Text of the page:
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Prospective Acting Milwaukee Mayor Cavalier Johnson Shares His Priorities

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Milwaukee Common Council President Cavalier Johnson would become acting mayor if the U.S. Senate approves President Joe Biden's nomination of Mayor Tom Barrett as Ambassador to Luxembourg.

President Joe Biden has nominated Milwaukee Mayor Tom Barrett as Ambassador to Luxembourg. If the U.S. Senate approves the nomination, under city charter, Common Council President Cavalier Johnson would become acting mayor. A special election would be held later.

Johnson became District 2 alderman in 2016 and was elected Council president in 2020. He says he got into public service after participating in a pre-college YMCA program. He says the goal of that program was to get low-income kids in Milwaukee Public Schools into college. “The other part of that program is to get those same young people involved in community service and giving back and I just fell in love with the community service aspect of it,” said Johnson.

Johnson graduated from UW-Madison, eventually took a job as a staffer in Mayor Barrett’s office, and then ran for city government.

Maayan Silver's extended conversation with prospective Acting Mayor Cavalier Johnson.

If Barrett is confirmed and steps down as mayor, what are Johnson’s priorities going forward?

“I can tell you, there are a number of things that we've been focused on, on the Common Council, and things that very likely will bleed over into the position of acting mayor,” Johnson said. “Chief among them, I think, are issues around our COVID response. You know, right now, we've got the very best tool at our disposal to attack and defeat COVID and that's getting vaccinated. And so, we want to encourage people not just in this position as president but in the position as acting mayor and you know, hopefully if the people of Milwaukee will have me to be elected mayor too, to get more people to get vaccinated.”

Johnson says he will "absolutely" run for mayor whenever that election happens, which would depend on when the mayor resigns. The Common Council would schedule the election. Johnson says the Council may try to line up a special election in accordance with already-existing elections, possibly in April or November of 2022.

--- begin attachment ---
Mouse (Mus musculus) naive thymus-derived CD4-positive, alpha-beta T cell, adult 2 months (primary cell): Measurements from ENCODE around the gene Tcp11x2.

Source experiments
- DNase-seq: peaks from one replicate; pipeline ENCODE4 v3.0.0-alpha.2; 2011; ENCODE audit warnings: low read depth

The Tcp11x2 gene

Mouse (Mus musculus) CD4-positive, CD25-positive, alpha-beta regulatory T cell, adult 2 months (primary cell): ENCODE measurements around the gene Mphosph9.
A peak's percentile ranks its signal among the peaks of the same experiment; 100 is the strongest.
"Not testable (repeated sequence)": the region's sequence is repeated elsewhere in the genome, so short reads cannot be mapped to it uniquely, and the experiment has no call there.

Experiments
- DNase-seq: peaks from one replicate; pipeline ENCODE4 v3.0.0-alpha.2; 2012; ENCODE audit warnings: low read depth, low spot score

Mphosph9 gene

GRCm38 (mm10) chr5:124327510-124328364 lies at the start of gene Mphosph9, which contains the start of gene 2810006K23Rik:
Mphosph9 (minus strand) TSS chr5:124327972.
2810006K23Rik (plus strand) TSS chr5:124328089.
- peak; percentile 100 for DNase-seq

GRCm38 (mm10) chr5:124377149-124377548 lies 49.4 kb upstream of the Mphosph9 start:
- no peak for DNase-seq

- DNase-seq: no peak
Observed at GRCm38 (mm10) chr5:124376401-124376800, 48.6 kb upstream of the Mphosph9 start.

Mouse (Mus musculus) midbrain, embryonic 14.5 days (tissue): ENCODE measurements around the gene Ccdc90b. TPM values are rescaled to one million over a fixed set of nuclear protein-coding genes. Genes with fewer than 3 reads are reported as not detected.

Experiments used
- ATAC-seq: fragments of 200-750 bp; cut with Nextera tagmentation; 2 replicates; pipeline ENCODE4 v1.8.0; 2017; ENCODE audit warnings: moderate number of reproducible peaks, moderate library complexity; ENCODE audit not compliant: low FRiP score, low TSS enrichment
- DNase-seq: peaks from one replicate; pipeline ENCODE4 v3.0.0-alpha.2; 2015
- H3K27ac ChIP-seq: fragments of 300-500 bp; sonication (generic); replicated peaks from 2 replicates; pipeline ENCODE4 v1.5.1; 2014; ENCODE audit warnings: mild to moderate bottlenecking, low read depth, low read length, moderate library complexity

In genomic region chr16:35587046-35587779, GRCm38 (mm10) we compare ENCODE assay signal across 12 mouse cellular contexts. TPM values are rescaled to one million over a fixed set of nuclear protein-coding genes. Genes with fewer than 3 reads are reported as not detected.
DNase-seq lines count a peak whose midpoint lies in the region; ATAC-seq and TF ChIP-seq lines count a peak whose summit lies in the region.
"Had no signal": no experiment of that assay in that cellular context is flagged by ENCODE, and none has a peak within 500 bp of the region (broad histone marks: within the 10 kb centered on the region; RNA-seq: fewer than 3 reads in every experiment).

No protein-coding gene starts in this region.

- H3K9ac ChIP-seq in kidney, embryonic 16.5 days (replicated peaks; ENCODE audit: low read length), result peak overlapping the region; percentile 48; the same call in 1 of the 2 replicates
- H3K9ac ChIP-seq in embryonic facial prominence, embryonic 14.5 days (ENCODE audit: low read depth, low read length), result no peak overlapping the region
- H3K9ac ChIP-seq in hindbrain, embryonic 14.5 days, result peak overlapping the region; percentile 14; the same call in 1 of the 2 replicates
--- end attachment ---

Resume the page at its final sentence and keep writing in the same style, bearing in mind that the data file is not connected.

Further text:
Johnson also cited public safety as a priority. “In my district, just in the course of the past couple of weeks, we've had a number of people who've lost their lives to needless, reckless driving over on 60th and Hampton, 76th and Silver Spring, I mean, even, you know, some of the incidents that are happening not by students at Marshall High School, but people going there, driving on the lawn, and needlessly endanger the lives of those students there. So we have a lot to do around those areas.”

What are the city’s other biggest challenges?

“Economic development is certainly one of those things,” said Johnson. “[It’s] something that we desperately need focus on. Issues around public safety, especially around issues like reckless driving. There are issues around public safety in terms of the members of the Fire and Police Commission getting back to full strength. The issue of the fact that we haven't had a permanent police chief in Milwaukee for, you know, over a year now.

“We have to continue to build better ties and relationships with Madison, because there's no way that you can move things forward in Milwaukee without having a strong relationship with Madison, with state government, with the Legislature. And those are relationships I've been working to build in my time as Common Council president, I'll continue to do that.”

How would Johnson’s priorities differ from Mayor Barrett’s?

“I'll say this, my experience in Milwaukee is different than Tom Barrett's experience. You know, I grew up in 53206, I grew up in some of the most depressed neighborhoods in Milwaukee. You know, reflecting on my own life, I didn't have the opportunity to attend one school until I got to middle school to start and finish at the school. So from every grade, in grade school, I was practically at another place.”

Johnson said he’s seen Milwaukee, through his education, from the northwest side all the way to the south side of the city. “So, I know Milwaukee, I've seen Milwaukee, I know all the love, but I know all the pain, of areas like 53206.”

Johnson said he came back to use his talents to better the community, and because of his experiences, his approach will be different from what the city has seen from Mayor Barrett over the past 17 years.

Nearly 20 years ago Marvin Pratt became the first Black acting mayor of Milwaukee when John Norquist stepped down as mayor. Johnson said the opportunity to be the first elected Black mayor of Milwaukee is not what’s driving him.

“That's not what I'm in it for," Johnson says. "I'm in it for the reasons that I mentioned. I want to create a Milwaukee that is strong, that is safe, that is stable, that creates opportunities for businesses, that creates opportunities for our families and for our youth and creates an environment where folks have peaceful quiet enjoyment of their neighborhoods. That's what I want to see.”

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